Of course, the spark for Transformers Week here was the release of the much-anticipated video game Transformers: Fall of Cybertron. Like I said earlier, if the trailers for this game were any indication, FoC was going to be epic. The game does not reach quite those heights, but it comes close.
Taking place just after the events of War for Cybertron (also developed by High Moon Studios and published by Activision), Optimus Prime and his Autobots are desperately trying to get the Ark loaded and fueled before the Decepticons close in and Cybertron goes all to hell. After a brief flash-forward, you take control of Optimus and send him careening towards destiny all while plowing down wave after wave of nameless Decepticon soldiers. Eventually, you trade off characters for Cliffjumper, then Jazz, and on through some Decepticons and back again. Each bot has a special ability that his level makes great use of, so you’re forced to learn a new way of moving or fighting in pretty much every chapter.
Gameplay itself is no breath of fresh air. It’s a shooter, plain and simple. You pick up bigger weapons and upgrade them, and it becomes easier to mow through your current set of enemies. Occasionally you throw a switch or toss a barrel, but mostly you’re just scrappin’ the opposition. The downside is that your bot is practically made of glass. The “shield” lasts to deflect just a couple of shots, and then if you don’t run for cover, the other guys’ll have you turning up cyber-daisies in a matter of moments. Finding energon cubes and ammo to replenish your stores is usually pretty easy, but it still seems like these guys should be able to hang in a firefight longer than they do. Especially considering there is no actual “cover system” like in some other shooters. Your enemies can use cover, but you can’t. Unfair!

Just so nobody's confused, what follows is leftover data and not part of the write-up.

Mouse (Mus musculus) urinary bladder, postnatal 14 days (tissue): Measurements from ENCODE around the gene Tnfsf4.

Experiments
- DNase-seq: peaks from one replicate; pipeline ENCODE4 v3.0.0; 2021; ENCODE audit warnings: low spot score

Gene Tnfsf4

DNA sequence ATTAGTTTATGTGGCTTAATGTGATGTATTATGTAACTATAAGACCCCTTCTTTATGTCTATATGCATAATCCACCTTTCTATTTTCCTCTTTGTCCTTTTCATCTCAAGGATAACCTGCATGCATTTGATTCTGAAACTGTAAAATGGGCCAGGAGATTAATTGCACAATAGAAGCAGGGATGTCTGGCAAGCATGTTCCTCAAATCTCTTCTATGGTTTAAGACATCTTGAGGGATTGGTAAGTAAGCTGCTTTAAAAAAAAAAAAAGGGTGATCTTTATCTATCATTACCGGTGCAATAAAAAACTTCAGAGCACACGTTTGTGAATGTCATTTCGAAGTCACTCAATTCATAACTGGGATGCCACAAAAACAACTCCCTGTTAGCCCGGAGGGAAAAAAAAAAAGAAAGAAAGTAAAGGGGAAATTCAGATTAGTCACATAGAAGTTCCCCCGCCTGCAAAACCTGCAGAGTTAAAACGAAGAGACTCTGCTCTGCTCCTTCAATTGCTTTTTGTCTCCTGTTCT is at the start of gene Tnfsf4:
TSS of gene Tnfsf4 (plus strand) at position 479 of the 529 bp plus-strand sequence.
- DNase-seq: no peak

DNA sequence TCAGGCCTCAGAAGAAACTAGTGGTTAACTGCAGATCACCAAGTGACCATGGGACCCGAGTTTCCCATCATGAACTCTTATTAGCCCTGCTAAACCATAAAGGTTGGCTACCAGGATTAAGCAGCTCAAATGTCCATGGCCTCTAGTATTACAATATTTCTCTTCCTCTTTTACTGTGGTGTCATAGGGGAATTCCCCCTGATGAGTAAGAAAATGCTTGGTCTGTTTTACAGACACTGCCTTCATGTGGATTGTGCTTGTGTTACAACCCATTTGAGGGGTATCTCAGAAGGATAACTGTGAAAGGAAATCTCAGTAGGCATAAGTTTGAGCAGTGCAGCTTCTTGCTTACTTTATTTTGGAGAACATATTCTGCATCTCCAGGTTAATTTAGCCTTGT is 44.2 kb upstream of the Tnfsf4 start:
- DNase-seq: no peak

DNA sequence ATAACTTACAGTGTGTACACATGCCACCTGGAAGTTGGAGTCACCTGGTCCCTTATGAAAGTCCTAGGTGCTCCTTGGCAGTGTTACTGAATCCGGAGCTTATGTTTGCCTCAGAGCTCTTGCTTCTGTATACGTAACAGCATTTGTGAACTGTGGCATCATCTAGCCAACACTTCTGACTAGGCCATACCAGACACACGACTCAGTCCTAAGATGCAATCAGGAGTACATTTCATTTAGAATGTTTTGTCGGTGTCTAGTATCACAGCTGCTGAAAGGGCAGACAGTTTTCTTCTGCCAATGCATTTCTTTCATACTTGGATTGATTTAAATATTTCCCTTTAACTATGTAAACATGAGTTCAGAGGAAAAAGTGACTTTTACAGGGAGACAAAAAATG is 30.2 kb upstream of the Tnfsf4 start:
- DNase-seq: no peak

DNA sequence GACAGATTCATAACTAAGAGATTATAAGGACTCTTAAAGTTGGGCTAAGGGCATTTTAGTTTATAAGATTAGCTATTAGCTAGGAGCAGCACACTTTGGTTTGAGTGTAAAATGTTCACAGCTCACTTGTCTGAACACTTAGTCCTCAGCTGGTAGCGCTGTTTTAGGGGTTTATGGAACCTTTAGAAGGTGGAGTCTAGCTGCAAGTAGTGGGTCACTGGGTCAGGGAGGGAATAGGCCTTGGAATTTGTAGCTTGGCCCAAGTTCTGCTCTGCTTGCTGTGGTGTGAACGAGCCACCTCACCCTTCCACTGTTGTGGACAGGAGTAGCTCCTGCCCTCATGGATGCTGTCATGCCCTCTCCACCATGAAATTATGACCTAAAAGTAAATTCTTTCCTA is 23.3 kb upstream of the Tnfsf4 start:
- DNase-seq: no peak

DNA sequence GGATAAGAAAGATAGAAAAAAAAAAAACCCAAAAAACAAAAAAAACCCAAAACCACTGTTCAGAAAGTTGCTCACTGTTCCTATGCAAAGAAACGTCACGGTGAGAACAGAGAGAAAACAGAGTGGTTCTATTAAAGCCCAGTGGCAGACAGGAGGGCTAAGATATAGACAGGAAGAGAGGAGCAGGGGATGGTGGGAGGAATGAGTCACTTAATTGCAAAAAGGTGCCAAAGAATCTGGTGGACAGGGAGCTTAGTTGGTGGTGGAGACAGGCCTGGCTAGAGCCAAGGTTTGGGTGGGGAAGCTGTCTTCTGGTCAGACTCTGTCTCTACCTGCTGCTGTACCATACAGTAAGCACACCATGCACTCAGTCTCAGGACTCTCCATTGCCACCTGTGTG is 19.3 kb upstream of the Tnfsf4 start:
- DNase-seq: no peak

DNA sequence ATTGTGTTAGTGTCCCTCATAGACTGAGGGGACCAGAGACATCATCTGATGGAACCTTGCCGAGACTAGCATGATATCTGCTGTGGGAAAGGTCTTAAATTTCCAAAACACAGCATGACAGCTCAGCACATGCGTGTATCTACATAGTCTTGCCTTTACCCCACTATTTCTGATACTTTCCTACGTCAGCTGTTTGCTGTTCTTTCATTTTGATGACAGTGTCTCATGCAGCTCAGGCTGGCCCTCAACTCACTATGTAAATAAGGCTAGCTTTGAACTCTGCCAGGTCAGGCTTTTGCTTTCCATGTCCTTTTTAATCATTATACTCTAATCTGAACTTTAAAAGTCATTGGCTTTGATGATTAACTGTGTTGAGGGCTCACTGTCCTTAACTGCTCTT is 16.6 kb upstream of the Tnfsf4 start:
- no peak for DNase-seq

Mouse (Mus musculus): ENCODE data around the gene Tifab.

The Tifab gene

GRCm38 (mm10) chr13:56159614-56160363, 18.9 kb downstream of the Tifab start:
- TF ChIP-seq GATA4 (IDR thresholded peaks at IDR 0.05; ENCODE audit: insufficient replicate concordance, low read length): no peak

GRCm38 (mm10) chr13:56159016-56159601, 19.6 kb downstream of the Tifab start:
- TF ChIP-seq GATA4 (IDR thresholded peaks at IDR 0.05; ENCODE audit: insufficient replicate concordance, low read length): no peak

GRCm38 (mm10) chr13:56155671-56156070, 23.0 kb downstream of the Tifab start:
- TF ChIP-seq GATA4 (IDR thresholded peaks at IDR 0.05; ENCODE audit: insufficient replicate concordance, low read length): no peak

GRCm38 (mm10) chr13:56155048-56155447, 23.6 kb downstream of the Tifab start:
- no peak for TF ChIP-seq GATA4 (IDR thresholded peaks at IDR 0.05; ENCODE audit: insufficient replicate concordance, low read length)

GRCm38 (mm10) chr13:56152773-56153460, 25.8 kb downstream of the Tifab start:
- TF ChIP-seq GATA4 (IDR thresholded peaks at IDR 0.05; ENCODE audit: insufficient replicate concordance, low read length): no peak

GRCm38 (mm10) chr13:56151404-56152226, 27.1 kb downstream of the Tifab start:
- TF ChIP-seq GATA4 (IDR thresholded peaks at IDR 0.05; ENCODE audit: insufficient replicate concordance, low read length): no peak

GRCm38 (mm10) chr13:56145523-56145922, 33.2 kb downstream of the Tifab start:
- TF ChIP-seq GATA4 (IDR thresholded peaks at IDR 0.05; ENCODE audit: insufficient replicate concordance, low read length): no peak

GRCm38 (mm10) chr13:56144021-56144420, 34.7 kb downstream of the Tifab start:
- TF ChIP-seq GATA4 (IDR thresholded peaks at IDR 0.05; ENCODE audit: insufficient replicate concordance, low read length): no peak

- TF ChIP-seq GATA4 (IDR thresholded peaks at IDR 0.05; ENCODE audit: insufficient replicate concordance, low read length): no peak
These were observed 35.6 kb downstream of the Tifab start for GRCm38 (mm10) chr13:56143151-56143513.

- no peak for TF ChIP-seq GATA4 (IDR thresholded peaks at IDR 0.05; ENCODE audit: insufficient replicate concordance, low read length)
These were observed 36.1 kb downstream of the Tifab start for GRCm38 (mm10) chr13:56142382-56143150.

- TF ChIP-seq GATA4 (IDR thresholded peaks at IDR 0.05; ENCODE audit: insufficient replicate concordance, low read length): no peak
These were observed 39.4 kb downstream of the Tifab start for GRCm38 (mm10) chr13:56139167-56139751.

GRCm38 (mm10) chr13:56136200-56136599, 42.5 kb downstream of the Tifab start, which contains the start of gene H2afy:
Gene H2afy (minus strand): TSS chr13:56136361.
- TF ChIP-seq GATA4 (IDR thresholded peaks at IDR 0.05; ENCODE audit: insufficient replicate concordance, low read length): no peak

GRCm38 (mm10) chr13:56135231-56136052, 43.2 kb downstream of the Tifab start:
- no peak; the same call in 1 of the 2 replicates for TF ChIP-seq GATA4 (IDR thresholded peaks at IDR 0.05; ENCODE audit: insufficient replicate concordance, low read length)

Things seem to get easier, however, as you enter the Decepticon levels. I don’t know whether that was just part of the learning curve, or I had upgraded the right weapons, or there is a genuine level imbalance or what. But where I was having some significant dying problems in the Autobot levels, I was tearing through the Decepticon ones. Hint: The Riot Cannon kicks ass.
Occasionally, you get a break to listen to some dialogue, watch some stuff happen, and be immersed in the most G1-style storytelling since G1 itself. Supposedly in the new “Aligned” continuity that includes the two games and the Transformers: Prime television show, there are a multitude of things that lead not to Prime, but to G1, storywise. Most of the characters look and act more like their G1 counterparts, and there are little references and foreshadowings that definitely lead more to the original show than anything else. There are also a few things that don’t make sense for any continuity, which kinda makes me wish they’d just say it was its own thing.
Dialogue is actually kinda great. Jazz and Cliffjumper carp at one another with unforced humor and warmth. The Decepticons naturally bitch about Starscream and gripe about just about everything. Even the computer system that sells you upgrades gets into the act, telling one of the Combaticons that his chances of survival were very low. Optimus and Megatron trade the usual overly-grand barbs about freedom and tyranny. The story itself is simple, but effective enough that the characters can carry it without too much trouble. And there are some great, satisfying moments for Transformers fans. Metroplex figures prominently in one.
The game is visually stunning. It brings Cybertron to life even as it dies, lending a great deal of that “epic” scale that it’s so hard to recreate in video games. Running along and seeing the city-sized Metroplex waltzing along, batting things out of the sky in the distance is amazing. Winging through Cybertron’s spires as the cities are destroyed, narrowly escaping an exploding space bridge, and being in the thick of the fighting as the Nemesis tries to board the Ark is pretty cool too.
I can’t personally speak to the game’s multiplayer modes. I tinkered with the character creator a little, but have yet to enter a match. The creation engine isn’t exactly robust in the way of City of Heroes or some other games, as it mainly uses parts from existing robots that you swap out and re-color to make a more “unique” bot. They also released Day One downloadable content that included character packs to make replicas of Wheeljack and Ultra Magnus among others, but at $10, it’s pretty pricey. More packs are due to be released in the coming months which will have the Dinobots and G1 versions of Prime and other characters.
I bought the game, and while I don’t regret it, per se, I can’t recommend doing so to anyone else. Unless you’re a big multiplayer shooter type…and I’m not…the campaign is simply not long enough to justify more than a rental. High Moon Studios did put a lot of love into the game, so it IS definitely worth the rental, and perhaps the inevitable “Greatest Hits” $20 release, especially if you are Transformers fanatic and want to see your old favorites act like their old selves again.